Someone especially focused on fully electric car sales in Europe has put together a site that tracks and shares fully electric vehicle (BEV) registration data from 9 European countries as it comes out. Running across the site recently, I decided to have some fun with the data by creating charts on specific stats or rankings that I thought were interesting.
In this article, I’m sharing the stats and rankings of the top selling models across 8 of these countries as well as the top BEV producers. Apparently, Germany takes a while to report its model-specific data (despite reporting some broad vehicle registration data early in the month), so I’ll update this report eventually once Germany reports its numbers. I initially thought I’d wait for Germany to publish its numbers, but then I realized this exercise would be even more interesting if I do it both with and without Germany’s data. We can see how things shift once those data come in.
The 8 countries whose data are aggregated for this analysis — in order of BEV market size — are Norway (BEV market size of 80,000 in 2020), the Netherlands (73,000), Sweden (28,000), Switzerland (20,000), Spain (18,000), Denmark (7,000), Finland (4,000), and Ireland (4,000). Once Germany’s data come in, it will be the largest single source of BEV sales data (194,000 BEV market in 2020).
In the future, I won’t include data for the full list, but I thought that would be fun to share this time.
I was surprised to see the Tesla Model 3 in #1, since its sales in Europe are still a trickle in the first two months of each quarter relative to the 3rd month of each quarter. However, the whole market was in a serious lull following the boom from the end-of-year rush, which was stimulated by a need to get EVs registered in order to not face EU fines.
But the LEAF being in #2 was an even bigger shocker. Most of us think of the LEAF as being a star of a previous generation but nothing to talk about or reference in 2021. Well, that’s just not the case. It is still seeing great sales thanks to its decade of sales experience and word of mouth, as well as its overall competitiveness in key regards (i.e., price). And it ended up #1 in the Netherlands last month.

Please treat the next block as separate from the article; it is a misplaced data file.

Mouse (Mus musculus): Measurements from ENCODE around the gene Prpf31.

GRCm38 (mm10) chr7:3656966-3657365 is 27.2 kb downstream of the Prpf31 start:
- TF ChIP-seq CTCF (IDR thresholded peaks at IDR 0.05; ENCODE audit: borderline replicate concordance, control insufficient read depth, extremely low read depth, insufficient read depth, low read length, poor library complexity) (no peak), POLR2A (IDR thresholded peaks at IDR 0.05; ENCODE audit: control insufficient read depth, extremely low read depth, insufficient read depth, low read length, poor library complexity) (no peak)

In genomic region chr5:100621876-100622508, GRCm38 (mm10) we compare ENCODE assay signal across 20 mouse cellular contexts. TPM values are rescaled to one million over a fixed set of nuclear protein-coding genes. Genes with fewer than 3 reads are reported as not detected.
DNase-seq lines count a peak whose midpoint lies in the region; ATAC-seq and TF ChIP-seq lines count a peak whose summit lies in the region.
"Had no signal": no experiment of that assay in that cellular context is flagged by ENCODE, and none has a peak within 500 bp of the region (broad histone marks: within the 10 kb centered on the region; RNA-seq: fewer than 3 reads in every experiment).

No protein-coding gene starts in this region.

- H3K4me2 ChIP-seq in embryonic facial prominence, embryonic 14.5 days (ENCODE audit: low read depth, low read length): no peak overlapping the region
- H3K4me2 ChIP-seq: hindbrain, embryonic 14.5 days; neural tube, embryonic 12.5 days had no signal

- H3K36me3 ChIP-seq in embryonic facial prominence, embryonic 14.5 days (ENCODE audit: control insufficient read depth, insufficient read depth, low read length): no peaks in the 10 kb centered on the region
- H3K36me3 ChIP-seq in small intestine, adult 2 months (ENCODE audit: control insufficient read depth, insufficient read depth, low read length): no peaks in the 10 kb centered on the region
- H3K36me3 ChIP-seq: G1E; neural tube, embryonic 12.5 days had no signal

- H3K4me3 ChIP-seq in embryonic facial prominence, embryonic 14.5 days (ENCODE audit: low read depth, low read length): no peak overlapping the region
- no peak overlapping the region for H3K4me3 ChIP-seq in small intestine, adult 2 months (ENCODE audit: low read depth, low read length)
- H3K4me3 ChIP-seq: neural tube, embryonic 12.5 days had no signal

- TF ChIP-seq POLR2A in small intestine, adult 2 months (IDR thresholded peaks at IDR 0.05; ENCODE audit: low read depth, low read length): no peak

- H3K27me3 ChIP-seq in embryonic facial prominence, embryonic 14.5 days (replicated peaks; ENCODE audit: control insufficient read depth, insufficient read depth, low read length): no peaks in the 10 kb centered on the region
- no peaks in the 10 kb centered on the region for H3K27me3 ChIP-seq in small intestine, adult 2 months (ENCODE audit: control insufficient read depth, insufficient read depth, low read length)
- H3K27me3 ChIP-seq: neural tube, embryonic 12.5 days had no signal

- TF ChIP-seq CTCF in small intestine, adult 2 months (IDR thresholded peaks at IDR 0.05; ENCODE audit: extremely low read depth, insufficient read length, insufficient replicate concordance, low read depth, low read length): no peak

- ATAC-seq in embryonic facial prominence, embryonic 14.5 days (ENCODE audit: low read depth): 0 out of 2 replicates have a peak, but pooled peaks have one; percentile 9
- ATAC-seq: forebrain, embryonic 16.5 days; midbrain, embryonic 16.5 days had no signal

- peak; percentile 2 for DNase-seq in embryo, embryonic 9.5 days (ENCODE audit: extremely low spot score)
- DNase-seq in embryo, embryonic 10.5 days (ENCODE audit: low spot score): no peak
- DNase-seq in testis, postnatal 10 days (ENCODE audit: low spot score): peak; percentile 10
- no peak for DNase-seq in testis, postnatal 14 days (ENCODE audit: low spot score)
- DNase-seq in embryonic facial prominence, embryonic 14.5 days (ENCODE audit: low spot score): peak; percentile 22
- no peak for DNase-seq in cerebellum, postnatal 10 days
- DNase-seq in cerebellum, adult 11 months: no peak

Then there was the Audi e-tron, which is very popular in Norway; the Volkswagen ID.3, which has been “conserving energy” since the December sprint yet is still popular enough to place 4th; and the ever popular Kia Niro EV.
The next surprise (for me) came at #6 with the Polestar 2, which I have never considered to be very competitive despite a lot of enthusiasm for it. Well, it’s apparently compelling enough for buyers in these markets that it ranks 6th. It especially gets a lift from high sales on its home turf of Sweden, where it placed #2 in February, just slightly behind the Kia Niro EV.
The Peugeot e-2008 is doing quite alright despite not a lot of hype — mostly thanks to Norway, where it is #2 and benefits from being a size that is in high demand there, especially after years of very limited plugin vehicle options.
Then you get what I would consider a few more hype-competitive EVs: the #8 Volvo XC40, #9 Hyundai Kona EV (2019 CleanTechnica Car of the Year award winner), and #10 Renault ZOE (long the best selling EV in Europe).
I’ll just note one more model for a couple of reasons — the #11 Peugeot e-208. The e-208 shows even more consumer interest in Peugeot (hold that thought) than I expected, and after the e-208, there’s a pretty sharp drop in sales. It makes me ponder which other models might be able to break into the top 11 in coming months. We shall see. For now, though, let’s jump to the next topic. In addition to models, we’re also looking at which automakers had the most BEV sales in February in these 8 countries.
It’s interesting to see Peugeot (yes, Peugeot!) in the #1 spot here, but its e-2008 and e-208 are apparently quite popular. Both Tesla and Volkswagen will surely pass it up in March, though.
The rest of that ranking looks like what I’d expect. But Peugeot certainly did surprise me in the #1 spot. I wonder if it will be able to remain in the top 3 as the year progresses.
Do you have any more thoughts on these numbers? Do you have any major expectations for how these rankings will change as the stroll through 2021?
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